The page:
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Arthritis Research and Therapy

, 16:490

New technologies


Next-generation DNA sequencing has revolutionized the field of genetics and genomics, providing researchers with the tools to efficiently identify novel rare and low frequency risk variants, which was not practical with previously available methodologies. These methods allow for the sequence capture of a specific locus or small genetic region all the way up to the entire six billion base pairs of the diploid human genome.

Rheumatic diseases are a huge burden on the US population, affecting more than 46 million Americans. Those afflicted suffer from one or more of the more than 100 diseases characterized by inflammation and loss of function, mainly of the joints, tendons, ligaments, bones, and muscles. While genetics studies of many of these diseases for example, systemic lupus erythematosus, rheumatoid arthritis, and inflammatory bowel disease have had major successes in defining their genetic architecture, causal alleles and rare variants have still been elusive. This review describes the current high-throughput DNA sequencing methodologies commercially available and their application to rheumatic diseases in both case–control as well as family-based studies.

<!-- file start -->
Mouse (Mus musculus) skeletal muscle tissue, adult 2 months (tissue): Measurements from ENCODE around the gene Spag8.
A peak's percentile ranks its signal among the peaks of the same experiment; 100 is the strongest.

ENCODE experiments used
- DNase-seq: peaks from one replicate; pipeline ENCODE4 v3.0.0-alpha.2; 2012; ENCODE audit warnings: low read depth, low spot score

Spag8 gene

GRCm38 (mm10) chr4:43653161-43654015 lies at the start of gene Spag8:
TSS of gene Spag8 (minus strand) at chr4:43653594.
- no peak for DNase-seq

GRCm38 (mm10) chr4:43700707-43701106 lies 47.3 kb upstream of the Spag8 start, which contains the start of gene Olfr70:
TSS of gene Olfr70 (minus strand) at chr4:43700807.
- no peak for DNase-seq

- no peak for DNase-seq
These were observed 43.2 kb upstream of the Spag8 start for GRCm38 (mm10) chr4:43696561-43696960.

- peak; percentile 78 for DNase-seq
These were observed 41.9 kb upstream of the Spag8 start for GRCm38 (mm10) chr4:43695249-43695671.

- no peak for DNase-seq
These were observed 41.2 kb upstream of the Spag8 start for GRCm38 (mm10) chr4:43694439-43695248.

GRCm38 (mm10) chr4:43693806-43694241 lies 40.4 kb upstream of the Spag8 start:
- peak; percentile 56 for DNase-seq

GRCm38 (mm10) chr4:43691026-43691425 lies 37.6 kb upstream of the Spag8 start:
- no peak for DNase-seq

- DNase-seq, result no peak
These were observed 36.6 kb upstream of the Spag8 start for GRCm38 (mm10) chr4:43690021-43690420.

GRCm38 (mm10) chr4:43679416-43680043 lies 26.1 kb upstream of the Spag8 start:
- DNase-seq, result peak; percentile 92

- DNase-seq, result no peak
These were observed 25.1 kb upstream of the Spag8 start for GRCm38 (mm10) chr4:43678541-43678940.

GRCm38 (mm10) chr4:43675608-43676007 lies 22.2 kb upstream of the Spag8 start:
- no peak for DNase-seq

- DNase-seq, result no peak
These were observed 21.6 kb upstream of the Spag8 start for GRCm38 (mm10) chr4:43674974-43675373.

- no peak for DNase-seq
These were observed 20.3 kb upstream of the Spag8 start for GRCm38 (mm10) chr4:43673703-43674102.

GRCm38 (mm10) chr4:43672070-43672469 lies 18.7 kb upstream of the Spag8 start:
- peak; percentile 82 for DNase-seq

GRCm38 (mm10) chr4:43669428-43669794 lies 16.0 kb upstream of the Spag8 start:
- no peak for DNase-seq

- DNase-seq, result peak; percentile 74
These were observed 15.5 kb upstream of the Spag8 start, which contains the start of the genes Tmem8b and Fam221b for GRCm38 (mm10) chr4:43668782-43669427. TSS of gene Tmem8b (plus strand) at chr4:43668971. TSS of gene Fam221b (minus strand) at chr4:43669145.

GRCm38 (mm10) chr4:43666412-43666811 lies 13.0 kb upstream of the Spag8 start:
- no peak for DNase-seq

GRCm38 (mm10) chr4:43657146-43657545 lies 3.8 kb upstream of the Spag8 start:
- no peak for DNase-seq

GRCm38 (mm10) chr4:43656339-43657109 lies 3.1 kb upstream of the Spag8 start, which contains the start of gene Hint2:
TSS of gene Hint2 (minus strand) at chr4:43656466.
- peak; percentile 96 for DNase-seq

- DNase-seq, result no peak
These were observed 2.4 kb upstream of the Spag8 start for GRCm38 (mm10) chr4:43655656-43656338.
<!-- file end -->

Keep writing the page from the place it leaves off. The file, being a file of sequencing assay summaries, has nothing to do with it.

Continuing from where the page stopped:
AbbreviationsGWASGenome-wide association study

IBDInflammatory bowel disease

MbpMillion base pairs

NGSNext-generation sequencing

PCRPolymerase chain reaction

RARheumatoid arthritis

SLESystemic lupus erythematosus

SNPSingle nucleotide polymorphism

Electronic supplementary materialThe online version of this article doi:10.1186-s13075-014-0490-4 contains supplementary material, which is available to authorized users.

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Autor: Graham B Wiley - Jennifer A Kelly - Patrick M Gaffney


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